Shortly after SOS United States won Best Screenplay at the Washington Film Festival, I was notified that the script was nominated for another Best Screenplay award at the LA Live Film Festival. Since I entered SOS United States into the film festival circuit, I have been very pleased with the results to date—14 official sections with 4 nominations and 6 wins. My weekly pitching also yielded a production company interested in reading the script. With a standard release form signed, SOS United States is now being reviewed.
While I remain optimistic for production to begin soon, the reality is that it just takes time to get a project off the ground—especially when you’re looking for investment. When you consider that some very notable films have been in “development hell” for years, you wonder how any film gets produced! I had no idea that the Dallas Buyers Club was written in 1992 and finally released in 2013. Patience is certainly key!
When I think about it, Justice Is Mind sailed along pretty quickly. From short film version to feature was two years. However, from script to screen, First Signal took four years. With First Signal, although we had limited locations in the story, they had to be right. Thus, an extended search. In addition, there were casting and schedule adjustments that also caused some delays. But in the end, the project was completed and released.
Part of First Signal’s release is the continued marketing I employ for the film. In addition to regular social media and pitching for new opportunities, I’m always looking for some interesting angle to capitalize on. Last week I posted a video to First Signal’s IMDb listing titled The UAP Revelation. Created in June for our YouTube channel to coincide with the announcement of the UFO report from the Director of National Intelligence to Congress, the idea was to cross promote the UAP video moment in First Signal with the same moment that was being discussed in the mainstream media.
This weekend I completed up to page 61 of my latest story in the “First World Universe.” With my final pages outlined, I’m hoping for a first draft by the end of October. In all my years of screenwriting I don’t think I’ve ever written a political thriller as complicated and involved as this one. We shall see how it’s received when I start sending it out for reviews and commentary.
As for commentary, a special shout out to Dan and Missy Eaton for producing another successful Military History Expo! From the Civil War through WWII, over 200 living historians (reenactors), three battle reenactments and special guests, brought history to life over this two-day event. It was great to see that nearly 1,000 people attended the festivities. Their expo is a wonderful event to not only learn about military history, but to see it come to life.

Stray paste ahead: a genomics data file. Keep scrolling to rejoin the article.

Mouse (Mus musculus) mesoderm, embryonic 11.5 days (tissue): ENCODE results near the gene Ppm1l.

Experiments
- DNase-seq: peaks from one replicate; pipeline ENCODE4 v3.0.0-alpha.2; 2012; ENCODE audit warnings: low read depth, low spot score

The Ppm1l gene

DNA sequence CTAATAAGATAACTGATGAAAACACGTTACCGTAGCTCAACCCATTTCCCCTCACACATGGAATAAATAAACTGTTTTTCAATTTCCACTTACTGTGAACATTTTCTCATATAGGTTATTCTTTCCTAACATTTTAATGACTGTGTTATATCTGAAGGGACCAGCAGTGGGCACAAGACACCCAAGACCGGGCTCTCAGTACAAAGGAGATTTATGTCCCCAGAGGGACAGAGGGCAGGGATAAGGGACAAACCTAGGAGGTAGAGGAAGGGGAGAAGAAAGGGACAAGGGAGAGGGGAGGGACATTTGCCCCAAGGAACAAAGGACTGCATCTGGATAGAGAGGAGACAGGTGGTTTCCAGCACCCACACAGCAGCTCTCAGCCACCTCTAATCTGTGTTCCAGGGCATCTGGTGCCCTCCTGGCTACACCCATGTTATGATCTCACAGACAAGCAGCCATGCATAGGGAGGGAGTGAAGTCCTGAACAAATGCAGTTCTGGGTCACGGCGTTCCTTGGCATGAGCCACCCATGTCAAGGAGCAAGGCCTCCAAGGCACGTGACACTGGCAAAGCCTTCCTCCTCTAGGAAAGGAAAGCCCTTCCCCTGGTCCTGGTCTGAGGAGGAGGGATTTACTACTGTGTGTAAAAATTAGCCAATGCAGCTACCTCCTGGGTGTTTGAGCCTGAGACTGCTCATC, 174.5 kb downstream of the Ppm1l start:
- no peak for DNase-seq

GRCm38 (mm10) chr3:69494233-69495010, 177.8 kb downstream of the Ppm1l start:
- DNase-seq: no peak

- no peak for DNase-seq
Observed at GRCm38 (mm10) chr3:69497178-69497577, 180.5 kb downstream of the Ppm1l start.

In regard to some First Signal trivia, the field you see in the film was the location of the Military History Expo when they produced it in Orange, MA. If you look at the still below, you can see the WWI & WWII trenches that were created for the expo. It was a fitting location for First Signal as part of the story goes back to WWII.
This past week I completed the first act of my latest screenplay in the First World Universe. With a logline, “A reporter’s discovery of a secret meeting between three world leaders could spell the end of life as we know it with the revelation of an alien power on Earth,” I know move on to the construction of the second act.
With the first 30 pages of the screenplay completed, it’s the second act for me that’s the most interesting to write. In this act it’s all the crisscrossing of the characters, plots, sub-plots and all the other machinations that I believe build out a compelling story. As I did with Justice Is Mind and First Signal, I’m writing this story with the aim of producing it myself (with perhaps one other partner). The challenge is to ensure the production has solid visual scope while being mindful of the current economics in the independent film world. I believe the key is simply to look for innovation along the way.
Speaking of innovation, a couple of weeks ago I was approached by a filmmaker to play a German solider in a World War II short film. With my interest in the subject matter, and as it was a local film, I joined the production.
The moment I arrived to set I knew authenticity was going to be spot on when I noticed military reenactors were present. I’ve posted before about this subject. These are generally history enthusiasts, with a good number being members of the armed services, which come together to “reenact” history. The authenticity in uniforms, equipment, knowledge and enthusiasm makes for a rewarding experience. I think of the productions I was involved in, where I donned a uniform and there were no experts on set to properly guide and direct the actors. Those were really lost opportunities.
Yesterday, I learned about battle tactics, how to carry, load and fire a weapon along with command structures. Honestly, if it wasn’t for the blanks being used, anyone coming across this skirmish between the German Wehrmacht and United States Army would have thought they stepped back in time. With a few more weekends of “shooting” all of us are looking forward to seeing the final product.
Here in New England, this is the season for reenactor events. Last weekend the American Heritage Museum (where we shot the actor interviews for First Signal) hosted the Military History Through the Ages event. Exhibitions and displays ranged from the Roman Empire all way through the Vietnam War. A variety of battle reenactments rounded out the weekend event. The museum and reenactors always do a terrific job in bringing historical events to life. If you’re in the area, I highly recommend their next event Battle for the Airfield, October 9 – 10.